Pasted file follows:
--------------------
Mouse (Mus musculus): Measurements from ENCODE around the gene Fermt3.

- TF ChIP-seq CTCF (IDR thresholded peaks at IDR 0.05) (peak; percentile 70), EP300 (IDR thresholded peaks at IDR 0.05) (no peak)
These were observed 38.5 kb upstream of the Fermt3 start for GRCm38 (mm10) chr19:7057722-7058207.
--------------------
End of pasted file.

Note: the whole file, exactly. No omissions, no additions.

Mouse (Mus musculus): Measurements from ENCODE around the gene Fermt3.

- TF ChIP-seq CTCF (IDR thresholded peaks at IDR 0.05) (peak; percentile 70), EP300 (IDR thresholded peaks at IDR 0.05) (no peak)
These were observed 38.5 kb upstream of the Fermt3 start for GRCm38 (mm10) chr19:7057722-7058207.